Tuesday, June 30, 2009


Michael Chabon's "Manhood for Amateurs: The Wilderness of Childhood"

(via) This essay by Michael Chabon in the most recent edition of The New York Review of Books contains some fascinating rumination on maps and imagination, but also touches on an issue that has increasingly concerned me as a parent.

Most great stories of adventure, from The Hobbit to Seven Pillars of Wisdom, come furnished with a map. That's because every story of adventure is in part the story of a landscape, of the interrelationship between human beings (or Hobbits, as the case may be) and topography. Every adventure story is conceivable only with reference to the particular set of geographical features that in each case sets the course, literally, of the tale. But I think there is another, deeper reason for the reliable presence of maps in the pages, or on the endpapers, of an adventure story, whether that story is imaginatively or factually true. We have this idea of armchair traveling, of the reader who seeks in the pages of a ripping yarn or a memoir of polar exploration the kind of heroism and danger, in unknown, half-legendary lands, that he or she could never hope to find in life.

This is a mistaken notion, in my view. People read stories of adventure—and write them—because they have themselves been adventurers. Childhood is, or has been, or ought to be, the great original adventure, a tale of privation, courage, constant vigilance, danger, and sometimes calamity. For the most part the young adventurer sets forth equipped only with the fragmentary map—marked here there be tygers and mean kid with air rifle—that he or she has been able to construct out of a patchwork of personal misfortune, bedtime reading, and the accumulated local lore of the neighborhood children.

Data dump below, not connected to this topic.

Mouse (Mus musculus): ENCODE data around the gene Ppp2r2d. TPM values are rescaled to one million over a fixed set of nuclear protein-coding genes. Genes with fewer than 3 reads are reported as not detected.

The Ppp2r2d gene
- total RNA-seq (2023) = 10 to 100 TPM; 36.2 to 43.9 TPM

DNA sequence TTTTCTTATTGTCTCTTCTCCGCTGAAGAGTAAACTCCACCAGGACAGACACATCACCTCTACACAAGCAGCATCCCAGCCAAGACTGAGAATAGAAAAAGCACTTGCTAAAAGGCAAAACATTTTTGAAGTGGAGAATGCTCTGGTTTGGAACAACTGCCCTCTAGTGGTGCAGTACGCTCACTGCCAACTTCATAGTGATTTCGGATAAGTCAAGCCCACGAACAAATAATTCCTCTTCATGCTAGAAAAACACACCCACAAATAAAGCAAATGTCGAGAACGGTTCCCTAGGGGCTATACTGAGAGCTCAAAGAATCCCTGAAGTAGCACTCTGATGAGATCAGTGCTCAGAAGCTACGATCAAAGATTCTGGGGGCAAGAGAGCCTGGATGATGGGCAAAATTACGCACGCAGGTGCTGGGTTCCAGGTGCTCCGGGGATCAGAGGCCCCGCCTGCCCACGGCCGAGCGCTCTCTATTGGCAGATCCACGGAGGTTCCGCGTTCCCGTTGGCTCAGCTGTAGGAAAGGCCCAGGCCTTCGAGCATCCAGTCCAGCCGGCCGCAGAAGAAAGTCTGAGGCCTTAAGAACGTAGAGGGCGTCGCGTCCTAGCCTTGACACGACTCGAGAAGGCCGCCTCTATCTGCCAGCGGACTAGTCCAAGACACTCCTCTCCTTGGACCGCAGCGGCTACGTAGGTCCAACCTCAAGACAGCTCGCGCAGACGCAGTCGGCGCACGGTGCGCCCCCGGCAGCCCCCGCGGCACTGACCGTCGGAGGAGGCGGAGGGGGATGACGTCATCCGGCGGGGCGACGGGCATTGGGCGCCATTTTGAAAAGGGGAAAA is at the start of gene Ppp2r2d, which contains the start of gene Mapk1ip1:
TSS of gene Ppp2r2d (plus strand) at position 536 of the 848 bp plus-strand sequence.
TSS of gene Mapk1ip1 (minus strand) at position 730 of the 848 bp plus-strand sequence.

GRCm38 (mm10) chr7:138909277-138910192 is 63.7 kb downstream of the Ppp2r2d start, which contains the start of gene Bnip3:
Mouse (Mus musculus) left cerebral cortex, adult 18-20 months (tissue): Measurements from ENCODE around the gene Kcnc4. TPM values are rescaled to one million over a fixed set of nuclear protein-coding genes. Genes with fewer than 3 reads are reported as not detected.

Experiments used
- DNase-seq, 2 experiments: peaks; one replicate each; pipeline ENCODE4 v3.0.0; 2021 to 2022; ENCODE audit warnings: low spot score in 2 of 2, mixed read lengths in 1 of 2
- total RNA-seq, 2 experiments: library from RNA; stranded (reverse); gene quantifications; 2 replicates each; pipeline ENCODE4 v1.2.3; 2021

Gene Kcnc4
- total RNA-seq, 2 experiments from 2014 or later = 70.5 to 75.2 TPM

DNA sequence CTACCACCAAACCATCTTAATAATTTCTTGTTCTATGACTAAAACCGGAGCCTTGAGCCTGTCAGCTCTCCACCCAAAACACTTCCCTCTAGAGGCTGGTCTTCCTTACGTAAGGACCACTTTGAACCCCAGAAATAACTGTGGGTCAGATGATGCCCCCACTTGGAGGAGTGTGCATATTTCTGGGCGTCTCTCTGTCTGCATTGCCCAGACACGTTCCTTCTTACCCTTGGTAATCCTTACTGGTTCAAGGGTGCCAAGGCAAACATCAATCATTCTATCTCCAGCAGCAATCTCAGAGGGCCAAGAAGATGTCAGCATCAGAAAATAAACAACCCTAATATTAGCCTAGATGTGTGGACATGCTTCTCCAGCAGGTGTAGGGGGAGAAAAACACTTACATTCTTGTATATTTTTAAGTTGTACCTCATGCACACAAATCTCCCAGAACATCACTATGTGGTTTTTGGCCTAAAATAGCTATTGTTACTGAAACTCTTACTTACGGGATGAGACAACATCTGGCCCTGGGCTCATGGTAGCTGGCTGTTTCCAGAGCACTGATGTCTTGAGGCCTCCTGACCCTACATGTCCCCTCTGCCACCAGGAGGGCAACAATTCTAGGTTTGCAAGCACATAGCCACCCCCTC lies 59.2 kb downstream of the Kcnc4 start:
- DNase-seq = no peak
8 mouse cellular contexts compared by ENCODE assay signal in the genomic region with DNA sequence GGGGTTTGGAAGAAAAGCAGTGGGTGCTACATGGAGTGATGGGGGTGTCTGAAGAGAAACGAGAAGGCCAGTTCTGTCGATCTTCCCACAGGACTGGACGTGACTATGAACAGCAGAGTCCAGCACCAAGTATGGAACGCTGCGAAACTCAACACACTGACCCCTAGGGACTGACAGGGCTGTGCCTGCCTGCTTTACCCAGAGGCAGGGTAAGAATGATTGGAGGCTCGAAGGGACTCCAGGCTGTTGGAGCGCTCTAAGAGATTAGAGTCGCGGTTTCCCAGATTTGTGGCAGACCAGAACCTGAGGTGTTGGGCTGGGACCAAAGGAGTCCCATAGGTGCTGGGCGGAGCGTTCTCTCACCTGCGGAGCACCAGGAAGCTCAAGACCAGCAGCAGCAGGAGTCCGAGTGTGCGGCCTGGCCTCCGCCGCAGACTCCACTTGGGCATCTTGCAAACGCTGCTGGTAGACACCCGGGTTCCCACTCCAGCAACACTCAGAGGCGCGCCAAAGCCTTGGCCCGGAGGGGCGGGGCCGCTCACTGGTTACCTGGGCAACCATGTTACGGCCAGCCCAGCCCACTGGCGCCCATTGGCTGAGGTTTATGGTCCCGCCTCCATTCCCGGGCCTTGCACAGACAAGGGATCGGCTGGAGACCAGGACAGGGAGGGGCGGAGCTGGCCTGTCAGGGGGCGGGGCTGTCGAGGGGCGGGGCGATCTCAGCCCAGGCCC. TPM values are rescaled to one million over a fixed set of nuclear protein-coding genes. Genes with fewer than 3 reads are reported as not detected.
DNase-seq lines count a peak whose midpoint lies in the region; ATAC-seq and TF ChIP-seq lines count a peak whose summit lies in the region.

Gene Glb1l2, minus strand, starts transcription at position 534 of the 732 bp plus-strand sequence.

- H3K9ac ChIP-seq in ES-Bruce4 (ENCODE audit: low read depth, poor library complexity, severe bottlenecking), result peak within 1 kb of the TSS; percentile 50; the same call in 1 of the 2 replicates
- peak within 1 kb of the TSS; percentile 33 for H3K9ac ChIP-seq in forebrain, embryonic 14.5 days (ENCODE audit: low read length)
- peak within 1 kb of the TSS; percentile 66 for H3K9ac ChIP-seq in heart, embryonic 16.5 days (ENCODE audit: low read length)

Chabon's thoughts about childhood as an adventure in its own right, a kind of rehersal of dangers and threats, is fascinating. But once he convinces me that he's onto something, he turns to the subject of his own children (and, by extension, my own), and the fact that we as parents are essentially denying our own kids that same experience.

What is the impact of the closing down of the Wilderness on the development of children's imaginations? This is what I worry about the most. I grew up with a freedom, a liberty that now seems breathtaking and almost impossible. Recently, my younger daughter, after the usual struggle and exhilaration, learned to ride her bicycle. Her joy at her achievement was rapidly followed by a creeping sense of puzzlement and disappointment as it became clear to both of us that there was nowhere for her to ride it—nowhere that I was willing to let her go. Should I send my children out to play?

There is a small grocery store around the corner, not over two hundred yards from our front door. Can I let her ride there alone to experience the singular pleasure of buying herself an ice cream on a hot summer day and eating it on the sidewalk, alone with her thoughts? Soon after she learned to ride, we went out together after dinner, she on her bike, with me following along at a safe distance behind. What struck me at once on that lovely summer evening, as we wandered the streets of our lovely residential neighborhood at that after-dinner hour that had once represented the peak moment, the magic hour of my own childhood, was that we didn't encounter a single other child.

Even if I do send them out, will there be anyone to play with?

This is something I've thought about a great deal in recent years, though never before in these terms. It's a difficult question, and one for which I'm not even close to forming an answer yet.

Interesting thoughts. Of course we live in very different times with very different values and standards. I was listening to an article on the Radio the other day where the interviewer was talking to kids in Northern Ireland and asking them about their views on the Protestant/Catholic divide. Some Kids (ages about 10 or 11) where 'spitting venom' about the 'other side' saying that they felt real hatred and that they would do them harm given the opportunity. Why? was it religious or political. No, it was because they supported the wrong football team.

Micael and Chris - No, you can't let your kids out to cycle around the block alone. The fantasy novel has taken the place of the freedom you had.

Chris Warren
Author and Freelance Writer
Randolph's Challenge, Book One-The Pendulum Swings
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